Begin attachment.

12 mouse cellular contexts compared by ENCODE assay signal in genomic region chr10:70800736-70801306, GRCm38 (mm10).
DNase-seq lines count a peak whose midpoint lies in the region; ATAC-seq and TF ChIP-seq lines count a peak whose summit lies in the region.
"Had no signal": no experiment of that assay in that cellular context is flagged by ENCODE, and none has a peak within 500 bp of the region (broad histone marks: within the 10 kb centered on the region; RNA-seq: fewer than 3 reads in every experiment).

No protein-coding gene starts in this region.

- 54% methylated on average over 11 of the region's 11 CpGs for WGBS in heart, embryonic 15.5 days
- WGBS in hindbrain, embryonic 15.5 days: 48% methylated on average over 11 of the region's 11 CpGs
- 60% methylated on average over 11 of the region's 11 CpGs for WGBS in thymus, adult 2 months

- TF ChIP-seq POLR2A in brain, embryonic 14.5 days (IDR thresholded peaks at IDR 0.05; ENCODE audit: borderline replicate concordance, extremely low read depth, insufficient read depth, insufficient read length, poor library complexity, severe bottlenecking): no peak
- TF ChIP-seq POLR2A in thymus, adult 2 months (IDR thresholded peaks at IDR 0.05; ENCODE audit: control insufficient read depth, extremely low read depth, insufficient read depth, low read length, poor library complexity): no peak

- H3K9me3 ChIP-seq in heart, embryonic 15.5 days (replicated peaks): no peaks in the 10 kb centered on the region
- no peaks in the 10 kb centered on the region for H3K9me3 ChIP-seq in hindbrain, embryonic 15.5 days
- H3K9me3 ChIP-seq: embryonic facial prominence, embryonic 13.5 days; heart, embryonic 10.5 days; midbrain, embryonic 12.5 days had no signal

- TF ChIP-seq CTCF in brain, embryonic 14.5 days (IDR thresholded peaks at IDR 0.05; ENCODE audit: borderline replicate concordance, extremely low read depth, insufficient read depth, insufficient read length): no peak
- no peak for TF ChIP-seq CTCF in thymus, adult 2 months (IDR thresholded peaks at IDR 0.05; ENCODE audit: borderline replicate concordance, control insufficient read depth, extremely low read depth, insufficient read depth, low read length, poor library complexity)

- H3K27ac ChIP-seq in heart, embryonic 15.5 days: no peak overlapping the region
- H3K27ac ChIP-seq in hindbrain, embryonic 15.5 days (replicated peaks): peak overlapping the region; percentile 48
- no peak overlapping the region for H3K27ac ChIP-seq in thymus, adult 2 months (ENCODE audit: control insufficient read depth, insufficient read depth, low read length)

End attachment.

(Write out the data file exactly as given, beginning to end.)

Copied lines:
12 mouse cellular contexts compared by ENCODE assay signal in genomic region chr10:70800736-70801306, GRCm38 (mm10).
DNase-seq lines count a peak whose midpoint lies in the region; ATAC-seq and TF ChIP-seq lines count a peak whose summit lies in the region.
"Had no signal": no experiment of that assay in that cellular context is flagged by ENCODE, and none has a peak within 500 bp of the region (broad histone marks: within the 10 kb centered on the region; RNA-seq: fewer than 3 reads in every experiment).

No protein-coding gene starts in this region.

- 54% methylated on average over 11 of the region's 11 CpGs for WGBS in heart, embryonic 15.5 days
- WGBS in hindbrain, embryonic 15.5 days: 48% methylated on average over 11 of the region's 11 CpGs
- 60% methylated on average over 11 of the region's 11 CpGs for WGBS in thymus, adult 2 months

- TF ChIP-seq POLR2A in brain, embryonic 14.5 days (IDR thresholded peaks at IDR 0.05; ENCODE audit: borderline replicate concordance, extremely low read depth, insufficient read depth, insufficient read length, poor library complexity, severe bottlenecking): no peak
- TF ChIP-seq POLR2A in thymus, adult 2 months (IDR thresholded peaks at IDR 0.05; ENCODE audit: control insufficient read depth, extremely low read depth, insufficient read depth, low read length, poor library complexity): no peak

- H3K9me3 ChIP-seq in heart, embryonic 15.5 days (replicated peaks): no peaks in the 10 kb centered on the region
- no peaks in the 10 kb centered on the region for H3K9me3 ChIP-seq in hindbrain, embryonic 15.5 days
- H3K9me3 ChIP-seq: embryonic facial prominence, embryonic 13.5 days; heart, embryonic 10.5 days; midbrain, embryonic 12.5 days had no signal

- TF ChIP-seq CTCF in brain, embryonic 14.5 days (IDR thresholded peaks at IDR 0.05; ENCODE audit: borderline replicate concordance, extremely low read depth, insufficient read depth, insufficient read length): no peak
- no peak for TF ChIP-seq CTCF in thymus, adult 2 months (IDR thresholded peaks at IDR 0.05; ENCODE audit: borderline replicate concordance, control insufficient read depth, extremely low read depth, insufficient read depth, low read length, poor library complexity)

- H3K27ac ChIP-seq in heart, embryonic 15.5 days: no peak overlapping the region
- H3K27ac ChIP-seq in hindbrain, embryonic 15.5 days (replicated peaks): peak overlapping the region; percentile 48
- no peak overlapping the region for H3K27ac ChIP-seq in thymus, adult 2 months (ENCODE audit: control insufficient read depth, insufficient read depth, low read length)